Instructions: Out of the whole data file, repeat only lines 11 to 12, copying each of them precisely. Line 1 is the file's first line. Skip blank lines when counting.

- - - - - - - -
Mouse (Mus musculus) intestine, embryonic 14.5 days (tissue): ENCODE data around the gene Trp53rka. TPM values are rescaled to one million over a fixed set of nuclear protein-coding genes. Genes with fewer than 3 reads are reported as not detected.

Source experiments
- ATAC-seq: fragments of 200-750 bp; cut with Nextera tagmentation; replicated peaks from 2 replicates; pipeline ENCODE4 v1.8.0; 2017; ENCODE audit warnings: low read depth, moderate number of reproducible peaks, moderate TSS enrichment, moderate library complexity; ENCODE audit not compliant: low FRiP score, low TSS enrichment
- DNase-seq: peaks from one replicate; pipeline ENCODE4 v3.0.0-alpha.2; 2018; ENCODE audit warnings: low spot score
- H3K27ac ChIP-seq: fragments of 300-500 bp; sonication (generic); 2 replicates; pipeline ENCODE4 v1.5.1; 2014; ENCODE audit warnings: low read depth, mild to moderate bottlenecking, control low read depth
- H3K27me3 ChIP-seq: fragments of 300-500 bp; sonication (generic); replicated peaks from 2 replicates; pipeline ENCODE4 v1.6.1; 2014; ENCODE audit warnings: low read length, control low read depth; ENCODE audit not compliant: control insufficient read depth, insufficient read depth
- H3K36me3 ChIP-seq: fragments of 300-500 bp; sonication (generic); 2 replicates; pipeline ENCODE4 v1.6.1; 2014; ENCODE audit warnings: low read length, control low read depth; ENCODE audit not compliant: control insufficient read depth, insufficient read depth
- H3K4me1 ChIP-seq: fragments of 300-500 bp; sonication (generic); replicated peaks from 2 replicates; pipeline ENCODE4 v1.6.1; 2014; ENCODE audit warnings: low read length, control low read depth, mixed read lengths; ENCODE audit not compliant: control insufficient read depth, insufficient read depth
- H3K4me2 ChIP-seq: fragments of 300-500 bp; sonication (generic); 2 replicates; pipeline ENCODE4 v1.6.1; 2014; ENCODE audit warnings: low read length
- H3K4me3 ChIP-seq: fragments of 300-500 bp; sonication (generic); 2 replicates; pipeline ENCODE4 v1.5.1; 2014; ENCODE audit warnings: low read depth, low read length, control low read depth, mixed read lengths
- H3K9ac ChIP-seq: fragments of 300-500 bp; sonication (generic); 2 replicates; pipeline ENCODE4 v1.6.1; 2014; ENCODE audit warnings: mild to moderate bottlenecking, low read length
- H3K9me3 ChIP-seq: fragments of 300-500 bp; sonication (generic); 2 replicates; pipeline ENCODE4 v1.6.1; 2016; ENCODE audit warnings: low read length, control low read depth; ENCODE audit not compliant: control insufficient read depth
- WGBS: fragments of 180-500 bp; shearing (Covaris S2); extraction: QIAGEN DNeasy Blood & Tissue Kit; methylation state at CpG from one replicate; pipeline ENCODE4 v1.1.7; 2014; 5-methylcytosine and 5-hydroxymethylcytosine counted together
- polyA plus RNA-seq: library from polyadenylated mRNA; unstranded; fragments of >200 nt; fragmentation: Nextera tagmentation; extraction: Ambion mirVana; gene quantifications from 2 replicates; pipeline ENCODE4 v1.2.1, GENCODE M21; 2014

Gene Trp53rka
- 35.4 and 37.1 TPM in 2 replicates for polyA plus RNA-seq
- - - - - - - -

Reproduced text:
- H3K9ac ChIP-seq: fragments of 300-500 bp; sonication (generic); 2 replicates; pipeline ENCODE4 v1.6.1; 2014; ENCODE audit warnings: mild to moderate bottlenecking, low read length
- H3K9me3 ChIP-seq: fragments of 300-500 bp; sonication (generic); 2 replicates; pipeline ENCODE4 v1.6.1; 2016; ENCODE audit warnings: low read length, control low read depth; ENCODE audit not compliant: control insufficient read depth